Refactoring development

Ramblings from the trenches...

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                                                                                           | | Deployment is a subject dear to anyone's heart who's current deployment system is sub-optimal. Safe rapid deployment is at the heart of the dev-ops movement.

Spec

What do we want out of a good deployment system?

In many ways we want to consider managing environments as a whole, rather than concerning ourselves with the implementation of the individual machines.

Windows Implementations

I focus on windows here as it seems a harder problem to solve. Linux seems to have apt-get package management systems that coupled with Puppet or some other newer deployment system seem to manage most of the above.

For Windows the landscape is changing rapidly. It started with NuGet which is a dll dependency finder for .Net, but which has now been used as a distribution mechanism by Chocolatey.  This then gives us a package manager for Windows, with dependencies thrown in.

It’s good, but it’s not enough to install MSIs, we have to ensure the other bits like setting up shares, configuring firewalls and the like are also done if we’re going to truly have one click deployment.

Enter stage left, Powershell DSC.

Powershell is a puppet-esk declarative config for specifying how a machine should be configured (think /etc for windows).  It can install Chocolatey packages and configure the other bits and pieces.

The down side: It’s lacking a UI / website, which means the barrier for entry is still a bit high. On the plus side it looks like this will be the de-facto way of configuring windows, with hundreds of DSC modules coming out (wave after wave of them).

There are other alternatives, CA’s Nolio and Octopus Deploy being some that seem to be getting a reasonable amount of purchase (and Puppet can use DSC modules if you’re in a hybrid environment). Indeed Octopus Deploy has recently open sourced its configuration modules (which someone will make callable from Puppet & DSC no doubt).

And just recently MicroSoft has announced their first steps of Linux support for Powershell DSC. Puppet really will have competition!

(Interestingly Windows getting built-in support for SSH will make things like Puppet on Windows easier to set-up - this can only be a good thing!)


Why am I not talking about Windows Nano server and Docker in this article? It’s because you need to be able to automate building an image before you deploy it across lots of servers.

You wouldn’t take a build from a developers machine and put it in production, you’d take it from the CI server. It’s the same here - don’t put an image you can’t recreate into production - it will bite back. (Let’s call this the George’s Marvelous Medicine principle - reproducibility is key! )

 

Once you can do this, it’s time to move up the stack and have fun with containers.  
  Deployment is a subject dear to anyone’s heart who’s current deployment system is sub-optimal. Safe rapid deployment is at the heart of the dev-ops movement.

Spec

What do we want out of a good deployment system?

In many ways we want to consider managing environments as a whole, rather than concerning ourselves with the implementation of the individual machines.

Windows Implementations

I focus on windows here as it seems a harder problem to solve. Linux seems to have apt-get package management systems that coupled with Puppet or some other newer deployment system seem to manage most of the above.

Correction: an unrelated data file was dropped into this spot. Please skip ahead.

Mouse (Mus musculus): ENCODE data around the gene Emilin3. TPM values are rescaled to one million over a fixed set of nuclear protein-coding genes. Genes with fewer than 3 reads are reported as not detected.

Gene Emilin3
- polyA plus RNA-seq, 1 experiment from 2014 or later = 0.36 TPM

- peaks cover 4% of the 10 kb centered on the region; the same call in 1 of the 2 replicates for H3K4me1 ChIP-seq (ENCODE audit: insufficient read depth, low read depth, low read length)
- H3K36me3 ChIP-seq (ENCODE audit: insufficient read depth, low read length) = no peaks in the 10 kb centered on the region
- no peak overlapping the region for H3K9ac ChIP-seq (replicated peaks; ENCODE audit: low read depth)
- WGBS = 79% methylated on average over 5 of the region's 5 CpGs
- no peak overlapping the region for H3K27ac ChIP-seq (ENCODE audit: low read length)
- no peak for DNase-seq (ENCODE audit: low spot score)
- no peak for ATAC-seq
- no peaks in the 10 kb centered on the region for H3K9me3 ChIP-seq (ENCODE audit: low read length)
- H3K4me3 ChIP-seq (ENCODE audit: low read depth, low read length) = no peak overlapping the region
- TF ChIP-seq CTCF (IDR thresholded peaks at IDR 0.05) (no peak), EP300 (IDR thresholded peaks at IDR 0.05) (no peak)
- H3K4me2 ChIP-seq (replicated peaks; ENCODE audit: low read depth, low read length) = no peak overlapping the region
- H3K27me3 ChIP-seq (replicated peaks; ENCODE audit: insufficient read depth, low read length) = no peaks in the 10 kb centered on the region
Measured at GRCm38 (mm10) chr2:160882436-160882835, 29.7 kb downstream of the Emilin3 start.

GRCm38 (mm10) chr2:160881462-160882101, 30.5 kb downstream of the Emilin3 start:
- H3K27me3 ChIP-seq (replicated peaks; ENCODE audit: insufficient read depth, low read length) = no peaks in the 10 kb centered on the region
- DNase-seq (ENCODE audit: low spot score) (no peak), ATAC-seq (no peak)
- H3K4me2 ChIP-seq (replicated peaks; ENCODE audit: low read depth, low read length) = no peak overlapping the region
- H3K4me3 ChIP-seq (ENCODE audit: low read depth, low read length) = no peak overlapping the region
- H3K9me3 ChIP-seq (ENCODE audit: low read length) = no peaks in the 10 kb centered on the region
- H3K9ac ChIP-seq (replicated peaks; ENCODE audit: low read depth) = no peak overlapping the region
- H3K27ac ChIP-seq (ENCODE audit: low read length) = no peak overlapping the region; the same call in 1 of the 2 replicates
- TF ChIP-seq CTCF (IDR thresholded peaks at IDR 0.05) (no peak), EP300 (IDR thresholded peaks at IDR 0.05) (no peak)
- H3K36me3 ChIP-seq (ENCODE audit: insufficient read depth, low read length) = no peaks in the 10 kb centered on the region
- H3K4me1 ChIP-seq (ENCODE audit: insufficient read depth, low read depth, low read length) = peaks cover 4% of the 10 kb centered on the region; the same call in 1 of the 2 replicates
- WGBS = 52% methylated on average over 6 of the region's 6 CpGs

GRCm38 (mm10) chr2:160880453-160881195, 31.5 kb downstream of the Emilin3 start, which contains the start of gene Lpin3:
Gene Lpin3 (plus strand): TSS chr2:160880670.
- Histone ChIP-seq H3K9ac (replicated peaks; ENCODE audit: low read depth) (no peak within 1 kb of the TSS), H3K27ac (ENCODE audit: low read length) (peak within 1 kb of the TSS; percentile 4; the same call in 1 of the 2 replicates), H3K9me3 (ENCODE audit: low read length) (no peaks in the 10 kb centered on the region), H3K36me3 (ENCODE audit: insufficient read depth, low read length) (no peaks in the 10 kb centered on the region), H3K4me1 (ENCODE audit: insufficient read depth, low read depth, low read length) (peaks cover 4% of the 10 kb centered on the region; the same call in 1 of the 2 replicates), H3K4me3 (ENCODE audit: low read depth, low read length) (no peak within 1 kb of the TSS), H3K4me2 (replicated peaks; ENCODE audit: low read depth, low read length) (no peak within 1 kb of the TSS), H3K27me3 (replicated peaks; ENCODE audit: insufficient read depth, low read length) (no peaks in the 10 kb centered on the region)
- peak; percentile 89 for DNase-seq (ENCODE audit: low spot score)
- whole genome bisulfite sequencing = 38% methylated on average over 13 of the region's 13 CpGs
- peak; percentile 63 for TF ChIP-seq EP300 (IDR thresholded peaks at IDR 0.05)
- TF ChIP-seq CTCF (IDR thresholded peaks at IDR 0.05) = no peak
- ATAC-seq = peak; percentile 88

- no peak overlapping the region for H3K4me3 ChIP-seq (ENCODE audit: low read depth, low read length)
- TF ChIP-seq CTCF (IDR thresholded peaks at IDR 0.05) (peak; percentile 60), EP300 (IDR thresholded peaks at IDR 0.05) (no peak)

For Windows the landscape is changing rapidly. It started with NuGet which is a dll dependency fetcher for .Net, but which has now been used as a distribution mechanism by Chocolatey.  This then gives us a package manager for Windows, with dependencies thrown in.

It’s good, but it’s not enough to install MSIs, we have to ensure the other bits like setting up shares, configuring firewalls and the like are also done if we’re going to truely have one click deployment.

Enter stage left, Powershell DSC.

Powershell is a puppet-esk declarative config for specifying how a machine should be configured (think /etc for windows).  It can install Chocolatey packages and configure the other bits and pieces.

The down side: It’s lacking a UI / website, which means the barrier for entry is still a bit high. On the plus side it looks like this will be the de-facto way of configuring windows, with hundreds of DSC modules coming out (wave after wave of them).

There are other alternatives, CA’s Nolio and Octopus Deploy being some that seem to be getting a reasonable amount of purchase (and Puppet can use DSC modules if you’re in a hybrid environment). Indeed Octopus Deploy has recently open sourced its configuration modules (which someone will make callable from Puppet & DSC no doubt).

And just recently MicroSoft has announced their first steps of Linux support for Powershell DSC. Puppet really will have competition!

(Interestingly Windows getting built-in support for SSH will make things like Puppet on Windows easier to set-up - this can only be a good thing!)


Why am I not talking about Windows Nano server and Docker in this article? It’s because you need to be able to automate building an image before you deploy it across lots of servers.

You wouldn’t take a build from a developers machine and put it in production, you’d take it from the CI server. It’s the same here - don’t put an image you can’t recreate into production - it will bite back. (Let’s call this the George’s Marvelous Medicine principle - reproducibility is key! )

 

Once you can do this, it’s time to move up the stack and have fun with containers.  
  Deployment is a subject dear to anyone’s heart who’s current deployment system is sub-optimal. Safe rapid deployment is at the heart of the dev-ops movement.

Spec

What do we want out of a good deployment system?

In many ways we want to consider managing environments as a whole, rather than concerning ourselves with the implementation of the individual machines.